Quick when it wants to and means to
Raymond, is sure quick in getting its annual report off the printing presses in double quick time-a feat, no less, given the magnitude of its operations. But the quality of its performance unfortunately pales in comparison. A glimpse of its audited accounts reveals a picture of organised chaos - and entirely of the management's own making, at that. A pity, since much saner options stare the management in its face. For those with a longer memory they may like to recall that the 'Great Helmsman' of yesteryears, Dr Vijaypat Singhania, who steered the fortunes of the company for some 20 years, had brusquely used the family voting power to shift the registered office of the company from Mumbai to Ratnagiri (where its plant is located) in Maharashtra. What this simple amendment achieved then, was that the management had to contend with less pesky shareholder lungpower at meetings convened by the company. Now you know why.
The octogenarian plus company, originally named Raymond Woollen Mills, and which is synonymous with upmarket menswear and accessories, gets its famous brand name not from the current proprietors, but from its founder, the late Raymond Sassoon of the famous Mumbai based Sassoon family. It was acquired by the Late Kailashpat Singhania in 1944, from the original promoters.
No sense of direction
Take a look at the path charted by the management over the last decade. In the financial year ended March 2001 the company recorded a turnover 'including other income' of Rs 14.7 bn, a net profit after tax of Rs 3.3 bn, had equity investments of Rs 6 bn, net fixed assets of Rs 3.7 bn m, and the contribution to the country's exchequer was Rs 2.7 bn. Cut to the present. In the financial year ended March 31, 2010, it recorded a turnover 'including other income' of Rs 14.2 bn, a 'convoluted' net profit after tax of Rs 270 m, had equity investments of Rs 8.9 bn, net fixed assets of Rs 8.9 bn and the contribution to the country's exchequer is Rs 380 m! The going has become so difficult that the company skipped dividend payment in 2008-09 and in 2009-10. It even reduced its advertising spend in the latest year, for whatever reason. The proprietors themselves are so confident about their own baby, that they have chosen not to exercise their right to convert Raymond warrants into equity during the year, and consequently an amount of Rs 209 m representing the initial amount paid on the allotment of such warrants has been forfeited! And, for steering the destiny of the company in such a glorious manner, the CEO Mr Gautum Singhania, is paid a remuneration of close to Rs 35 m!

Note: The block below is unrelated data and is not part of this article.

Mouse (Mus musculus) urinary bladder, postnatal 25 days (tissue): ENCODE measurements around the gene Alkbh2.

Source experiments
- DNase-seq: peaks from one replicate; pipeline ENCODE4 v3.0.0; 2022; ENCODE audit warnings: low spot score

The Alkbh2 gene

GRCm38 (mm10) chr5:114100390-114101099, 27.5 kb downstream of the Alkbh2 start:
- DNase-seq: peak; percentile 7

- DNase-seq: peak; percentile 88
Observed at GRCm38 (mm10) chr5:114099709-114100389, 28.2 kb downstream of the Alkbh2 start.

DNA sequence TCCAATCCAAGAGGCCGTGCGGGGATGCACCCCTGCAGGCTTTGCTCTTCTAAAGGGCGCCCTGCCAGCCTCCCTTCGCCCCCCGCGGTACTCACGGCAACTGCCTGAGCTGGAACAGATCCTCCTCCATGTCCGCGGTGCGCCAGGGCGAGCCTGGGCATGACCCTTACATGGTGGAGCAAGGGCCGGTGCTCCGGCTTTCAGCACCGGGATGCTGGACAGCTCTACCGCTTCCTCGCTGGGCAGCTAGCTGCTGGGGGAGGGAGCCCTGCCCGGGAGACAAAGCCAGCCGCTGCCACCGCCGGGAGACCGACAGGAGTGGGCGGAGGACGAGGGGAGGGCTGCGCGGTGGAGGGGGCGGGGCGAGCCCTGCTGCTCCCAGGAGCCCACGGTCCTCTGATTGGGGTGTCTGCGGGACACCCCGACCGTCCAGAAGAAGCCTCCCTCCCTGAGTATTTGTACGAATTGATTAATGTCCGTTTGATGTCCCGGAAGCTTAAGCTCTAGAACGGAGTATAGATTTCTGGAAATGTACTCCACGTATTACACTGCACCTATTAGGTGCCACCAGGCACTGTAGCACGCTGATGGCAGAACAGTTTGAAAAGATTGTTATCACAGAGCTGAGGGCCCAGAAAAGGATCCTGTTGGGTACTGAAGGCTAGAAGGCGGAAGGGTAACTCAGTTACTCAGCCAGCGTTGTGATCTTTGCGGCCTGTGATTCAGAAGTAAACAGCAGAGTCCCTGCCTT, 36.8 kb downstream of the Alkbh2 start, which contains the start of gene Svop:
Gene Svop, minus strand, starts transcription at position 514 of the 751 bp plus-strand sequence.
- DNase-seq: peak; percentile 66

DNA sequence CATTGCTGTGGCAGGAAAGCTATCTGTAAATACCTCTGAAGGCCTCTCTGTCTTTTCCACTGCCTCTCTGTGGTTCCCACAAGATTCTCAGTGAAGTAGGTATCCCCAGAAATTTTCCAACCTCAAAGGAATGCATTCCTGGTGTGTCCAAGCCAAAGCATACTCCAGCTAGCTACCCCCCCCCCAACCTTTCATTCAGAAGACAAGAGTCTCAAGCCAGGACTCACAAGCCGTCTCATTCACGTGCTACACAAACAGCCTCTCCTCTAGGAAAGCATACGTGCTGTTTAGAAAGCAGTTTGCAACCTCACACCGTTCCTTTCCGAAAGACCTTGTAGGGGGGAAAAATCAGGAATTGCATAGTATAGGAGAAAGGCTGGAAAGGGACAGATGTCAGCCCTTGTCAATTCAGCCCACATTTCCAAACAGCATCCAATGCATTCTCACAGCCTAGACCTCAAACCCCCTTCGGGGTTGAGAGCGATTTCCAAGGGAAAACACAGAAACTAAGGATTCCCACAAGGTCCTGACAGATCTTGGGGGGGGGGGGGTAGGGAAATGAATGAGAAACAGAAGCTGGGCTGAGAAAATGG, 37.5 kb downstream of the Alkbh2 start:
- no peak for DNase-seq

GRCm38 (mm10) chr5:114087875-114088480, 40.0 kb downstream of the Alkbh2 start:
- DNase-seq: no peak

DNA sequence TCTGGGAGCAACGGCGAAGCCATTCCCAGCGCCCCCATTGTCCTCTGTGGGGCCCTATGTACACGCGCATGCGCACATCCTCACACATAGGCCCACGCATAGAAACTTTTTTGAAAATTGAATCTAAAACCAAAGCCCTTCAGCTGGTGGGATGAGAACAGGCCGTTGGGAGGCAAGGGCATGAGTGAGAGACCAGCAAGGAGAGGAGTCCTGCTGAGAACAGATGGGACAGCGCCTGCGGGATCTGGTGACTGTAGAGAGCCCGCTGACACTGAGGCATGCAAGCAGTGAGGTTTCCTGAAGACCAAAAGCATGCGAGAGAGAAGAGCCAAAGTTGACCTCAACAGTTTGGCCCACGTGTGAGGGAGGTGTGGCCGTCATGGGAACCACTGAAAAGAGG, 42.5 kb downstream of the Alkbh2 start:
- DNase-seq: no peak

The state of affairs in the company will make one weep. Its gross block at end 2009-10 (excluding work in progress) at Rs 17.1 bn is more than its turnover including other income, for2009-10! Am I hallucinating, or, is fabric manufacture so acutely capital intensive please? The turnover for 2009-10, it may be noted, also includes traded sales of around Rs 1.1 bn. It has invested in assorted subsidiaries and joint ventures both in India and abroad, and these businesses are mostly into apparel or fabric manufacture or some such, or, are sole selling agents incorporated abroad (the company also exported close to Rs 1.3 bn in the latest financial year). All that Raymond has to show for this jumble, is by way of provision for depreciation in the value of its investments or, by way of provisions for loans and advances to subsidiaries and joint ventures. The many notes to the accounts on this score is truly fascinating to read. Hans Christian Andersen tales if you please. And guess what, the company actually spent a little over Rs 1.2 m during the year on R&D expenses!